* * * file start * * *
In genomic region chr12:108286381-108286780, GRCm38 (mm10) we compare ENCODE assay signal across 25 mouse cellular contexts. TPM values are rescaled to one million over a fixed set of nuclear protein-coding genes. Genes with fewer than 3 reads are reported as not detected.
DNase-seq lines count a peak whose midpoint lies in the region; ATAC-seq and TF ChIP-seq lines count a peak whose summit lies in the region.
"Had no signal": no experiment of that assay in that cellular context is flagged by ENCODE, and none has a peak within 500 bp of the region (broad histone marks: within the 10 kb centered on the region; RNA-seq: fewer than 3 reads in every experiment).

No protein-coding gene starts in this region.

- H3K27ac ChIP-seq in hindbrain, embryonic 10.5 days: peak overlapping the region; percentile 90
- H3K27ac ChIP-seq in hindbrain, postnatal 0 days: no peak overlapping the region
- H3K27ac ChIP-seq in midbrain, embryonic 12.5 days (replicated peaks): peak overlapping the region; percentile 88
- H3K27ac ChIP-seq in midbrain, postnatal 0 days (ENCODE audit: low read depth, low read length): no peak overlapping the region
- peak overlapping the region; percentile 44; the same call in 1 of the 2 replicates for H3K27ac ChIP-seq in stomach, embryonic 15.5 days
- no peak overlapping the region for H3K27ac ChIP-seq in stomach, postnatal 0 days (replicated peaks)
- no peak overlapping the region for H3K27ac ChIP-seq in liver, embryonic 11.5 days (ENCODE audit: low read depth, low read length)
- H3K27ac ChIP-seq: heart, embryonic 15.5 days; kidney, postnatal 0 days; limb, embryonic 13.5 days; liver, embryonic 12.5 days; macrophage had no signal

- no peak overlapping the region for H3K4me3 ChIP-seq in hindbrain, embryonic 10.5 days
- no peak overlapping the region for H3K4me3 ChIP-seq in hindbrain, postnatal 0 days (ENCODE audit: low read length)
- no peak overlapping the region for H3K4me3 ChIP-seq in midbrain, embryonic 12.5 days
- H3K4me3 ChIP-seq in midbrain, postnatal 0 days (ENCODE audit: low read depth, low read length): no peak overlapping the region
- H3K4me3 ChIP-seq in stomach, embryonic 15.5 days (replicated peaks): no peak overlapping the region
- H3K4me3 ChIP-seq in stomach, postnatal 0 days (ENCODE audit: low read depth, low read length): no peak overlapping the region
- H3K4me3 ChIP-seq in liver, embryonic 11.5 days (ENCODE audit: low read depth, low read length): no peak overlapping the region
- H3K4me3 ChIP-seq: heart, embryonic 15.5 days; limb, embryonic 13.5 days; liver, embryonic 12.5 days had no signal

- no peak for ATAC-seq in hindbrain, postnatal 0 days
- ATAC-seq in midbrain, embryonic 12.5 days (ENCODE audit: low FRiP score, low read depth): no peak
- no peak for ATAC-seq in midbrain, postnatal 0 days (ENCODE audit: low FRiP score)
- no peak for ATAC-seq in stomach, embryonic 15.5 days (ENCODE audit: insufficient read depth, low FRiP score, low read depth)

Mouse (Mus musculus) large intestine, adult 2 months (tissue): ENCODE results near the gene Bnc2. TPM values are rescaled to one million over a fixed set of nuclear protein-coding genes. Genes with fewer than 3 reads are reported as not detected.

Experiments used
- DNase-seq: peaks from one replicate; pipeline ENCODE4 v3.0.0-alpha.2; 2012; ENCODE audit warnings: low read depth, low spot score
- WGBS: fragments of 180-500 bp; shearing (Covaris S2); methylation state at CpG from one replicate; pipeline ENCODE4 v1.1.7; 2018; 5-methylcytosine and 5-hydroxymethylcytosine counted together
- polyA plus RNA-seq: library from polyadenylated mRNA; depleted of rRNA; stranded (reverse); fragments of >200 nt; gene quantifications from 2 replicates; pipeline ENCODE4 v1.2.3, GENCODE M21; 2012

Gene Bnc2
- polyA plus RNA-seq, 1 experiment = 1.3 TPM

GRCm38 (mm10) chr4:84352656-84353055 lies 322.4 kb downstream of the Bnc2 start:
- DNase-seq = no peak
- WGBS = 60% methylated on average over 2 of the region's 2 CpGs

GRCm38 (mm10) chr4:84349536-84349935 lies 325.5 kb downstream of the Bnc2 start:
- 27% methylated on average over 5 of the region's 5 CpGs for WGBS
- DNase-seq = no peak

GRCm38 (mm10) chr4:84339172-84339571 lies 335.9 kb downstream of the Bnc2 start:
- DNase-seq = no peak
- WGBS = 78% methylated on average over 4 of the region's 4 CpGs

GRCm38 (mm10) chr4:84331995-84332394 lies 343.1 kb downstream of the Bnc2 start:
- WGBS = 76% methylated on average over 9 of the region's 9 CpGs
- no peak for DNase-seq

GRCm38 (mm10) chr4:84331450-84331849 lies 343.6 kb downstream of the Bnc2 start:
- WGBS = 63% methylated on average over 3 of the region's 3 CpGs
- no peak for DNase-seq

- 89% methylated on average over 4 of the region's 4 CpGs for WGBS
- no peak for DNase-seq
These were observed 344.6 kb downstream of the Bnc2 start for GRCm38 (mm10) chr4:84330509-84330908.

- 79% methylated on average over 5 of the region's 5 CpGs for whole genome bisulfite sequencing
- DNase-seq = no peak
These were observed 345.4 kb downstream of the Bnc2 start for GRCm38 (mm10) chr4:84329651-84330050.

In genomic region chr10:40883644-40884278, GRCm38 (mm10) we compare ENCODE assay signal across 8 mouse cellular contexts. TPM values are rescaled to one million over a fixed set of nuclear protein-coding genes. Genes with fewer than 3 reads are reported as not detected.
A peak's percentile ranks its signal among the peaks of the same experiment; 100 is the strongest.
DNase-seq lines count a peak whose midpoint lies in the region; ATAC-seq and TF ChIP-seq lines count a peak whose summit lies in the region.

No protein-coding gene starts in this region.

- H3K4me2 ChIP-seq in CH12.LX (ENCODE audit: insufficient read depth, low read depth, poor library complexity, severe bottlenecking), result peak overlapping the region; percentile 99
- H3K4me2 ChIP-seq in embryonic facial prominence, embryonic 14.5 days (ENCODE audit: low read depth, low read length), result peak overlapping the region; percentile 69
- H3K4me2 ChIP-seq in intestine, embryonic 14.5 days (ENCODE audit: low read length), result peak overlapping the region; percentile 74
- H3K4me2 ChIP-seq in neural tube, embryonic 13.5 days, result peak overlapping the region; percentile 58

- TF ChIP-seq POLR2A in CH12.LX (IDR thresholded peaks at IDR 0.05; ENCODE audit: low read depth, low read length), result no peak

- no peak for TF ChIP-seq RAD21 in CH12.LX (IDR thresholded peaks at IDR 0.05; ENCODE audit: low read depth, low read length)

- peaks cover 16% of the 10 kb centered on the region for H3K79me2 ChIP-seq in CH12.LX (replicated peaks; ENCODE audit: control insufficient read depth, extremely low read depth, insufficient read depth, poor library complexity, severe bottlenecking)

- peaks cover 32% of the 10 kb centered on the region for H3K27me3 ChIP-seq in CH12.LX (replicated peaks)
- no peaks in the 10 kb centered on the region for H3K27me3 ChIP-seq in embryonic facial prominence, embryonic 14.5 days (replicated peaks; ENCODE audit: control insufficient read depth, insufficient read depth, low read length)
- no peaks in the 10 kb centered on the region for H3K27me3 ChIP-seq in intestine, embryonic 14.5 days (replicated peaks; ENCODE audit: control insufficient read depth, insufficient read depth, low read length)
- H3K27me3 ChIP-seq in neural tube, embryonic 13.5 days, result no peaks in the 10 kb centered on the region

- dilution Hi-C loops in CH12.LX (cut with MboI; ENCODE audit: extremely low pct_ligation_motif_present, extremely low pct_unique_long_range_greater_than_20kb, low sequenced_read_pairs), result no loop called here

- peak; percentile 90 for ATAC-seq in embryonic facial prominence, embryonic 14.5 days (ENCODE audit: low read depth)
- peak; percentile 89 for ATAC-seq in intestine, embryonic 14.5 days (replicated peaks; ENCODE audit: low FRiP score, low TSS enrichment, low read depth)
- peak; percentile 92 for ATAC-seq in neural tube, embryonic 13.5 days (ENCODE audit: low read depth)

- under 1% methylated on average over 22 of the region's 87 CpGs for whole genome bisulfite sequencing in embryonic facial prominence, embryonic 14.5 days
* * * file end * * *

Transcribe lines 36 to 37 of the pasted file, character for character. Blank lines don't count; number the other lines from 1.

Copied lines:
- 27% methylated on average over 5 of the region's 5 CpGs for WGBS
- DNase-seq = no peak